Standard cuff size and size of arm
I have been reading several articles mentioning that a standard size cuff on a large arm can yield a false higher reading and a thin arm can yield a false lower reading.
How accurate are these findings as blood pressure varies under various circumstances. I would have thought a large arm could give a false low readng as the brachial artery would be well protected by layers of fat. Conversely, a thin arm could yield a false high reading as thin arms have less padding and the reading would be increased by the isometric tension created.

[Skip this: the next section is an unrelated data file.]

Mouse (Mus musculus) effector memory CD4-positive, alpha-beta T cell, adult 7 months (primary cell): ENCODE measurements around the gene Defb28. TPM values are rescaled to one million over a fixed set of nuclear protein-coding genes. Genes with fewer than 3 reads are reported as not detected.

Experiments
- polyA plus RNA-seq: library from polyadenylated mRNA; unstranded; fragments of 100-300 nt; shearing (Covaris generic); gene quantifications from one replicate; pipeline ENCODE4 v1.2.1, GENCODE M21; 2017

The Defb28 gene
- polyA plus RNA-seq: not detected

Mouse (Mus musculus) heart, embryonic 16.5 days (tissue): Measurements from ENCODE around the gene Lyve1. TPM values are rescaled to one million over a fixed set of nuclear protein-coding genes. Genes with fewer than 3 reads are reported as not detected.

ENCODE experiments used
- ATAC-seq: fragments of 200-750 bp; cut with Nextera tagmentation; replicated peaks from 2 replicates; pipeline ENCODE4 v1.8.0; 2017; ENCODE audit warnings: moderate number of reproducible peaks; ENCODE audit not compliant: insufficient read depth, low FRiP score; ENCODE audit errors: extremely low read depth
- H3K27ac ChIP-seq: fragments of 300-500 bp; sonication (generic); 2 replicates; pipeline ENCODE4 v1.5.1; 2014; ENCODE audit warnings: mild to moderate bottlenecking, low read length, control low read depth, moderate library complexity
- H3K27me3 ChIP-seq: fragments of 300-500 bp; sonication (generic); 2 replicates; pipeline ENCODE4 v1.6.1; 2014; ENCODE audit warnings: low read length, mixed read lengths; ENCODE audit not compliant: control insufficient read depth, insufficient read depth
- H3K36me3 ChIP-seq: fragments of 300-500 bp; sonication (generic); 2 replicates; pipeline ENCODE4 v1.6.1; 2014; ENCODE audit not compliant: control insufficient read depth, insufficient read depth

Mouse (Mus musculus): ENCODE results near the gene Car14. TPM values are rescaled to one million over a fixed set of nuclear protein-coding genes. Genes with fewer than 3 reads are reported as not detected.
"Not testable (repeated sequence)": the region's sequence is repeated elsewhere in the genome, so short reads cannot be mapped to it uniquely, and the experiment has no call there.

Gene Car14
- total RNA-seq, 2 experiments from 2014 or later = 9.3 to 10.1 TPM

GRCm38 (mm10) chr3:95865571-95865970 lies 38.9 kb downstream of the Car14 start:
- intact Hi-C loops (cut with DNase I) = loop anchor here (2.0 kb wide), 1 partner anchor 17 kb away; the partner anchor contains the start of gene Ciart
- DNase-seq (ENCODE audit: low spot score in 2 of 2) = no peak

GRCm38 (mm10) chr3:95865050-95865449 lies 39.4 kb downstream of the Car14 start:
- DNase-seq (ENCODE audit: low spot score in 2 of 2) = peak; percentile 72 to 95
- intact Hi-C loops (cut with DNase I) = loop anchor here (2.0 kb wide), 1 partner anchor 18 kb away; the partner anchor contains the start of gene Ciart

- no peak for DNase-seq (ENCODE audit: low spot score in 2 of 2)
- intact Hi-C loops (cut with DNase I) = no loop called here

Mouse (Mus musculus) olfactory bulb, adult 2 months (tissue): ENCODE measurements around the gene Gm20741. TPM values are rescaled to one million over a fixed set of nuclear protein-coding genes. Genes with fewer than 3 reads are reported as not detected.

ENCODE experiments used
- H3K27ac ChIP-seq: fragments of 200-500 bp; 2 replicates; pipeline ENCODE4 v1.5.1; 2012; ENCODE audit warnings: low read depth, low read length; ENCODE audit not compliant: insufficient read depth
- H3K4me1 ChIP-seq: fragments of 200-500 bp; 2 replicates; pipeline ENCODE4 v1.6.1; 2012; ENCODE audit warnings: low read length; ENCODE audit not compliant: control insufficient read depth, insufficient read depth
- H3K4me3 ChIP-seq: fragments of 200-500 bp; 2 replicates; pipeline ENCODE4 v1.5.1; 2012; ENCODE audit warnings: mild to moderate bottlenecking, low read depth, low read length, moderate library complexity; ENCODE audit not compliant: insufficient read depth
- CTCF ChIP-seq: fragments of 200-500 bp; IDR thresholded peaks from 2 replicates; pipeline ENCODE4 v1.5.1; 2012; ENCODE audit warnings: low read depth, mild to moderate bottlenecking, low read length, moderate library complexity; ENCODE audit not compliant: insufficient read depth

So what is the verdict out there or is it subject to controversy. And what is the circumference of the arm sizes in these studies?
The American Heart Association recommends the following cuff sizes for use with sphygmomanometers (blood pressure monitors):
- Arm circumference 22-36 cm: small adult (12 x 22 cm)
- Arm circumference 27-34 cm: adult (16 x 30 cm)
- Arm circumference 35-44 cm: large adult (16 x 36 cm)
- Arm circumference 45-52 cm: adult thigh (16 x 42 cm)
Using a cuff that is too small (circumference too short) will cause a falsely high reading, because the arm has to be compressed more to collapse the artery. A cuff that is too large can give a reading that is too low, although that does not often occur.
The error rate is less with using a cuff that is too large. The most common error made is using a cuff that is too small (circumference too short).
For more information:
Go to the High Blood Pressure health topic.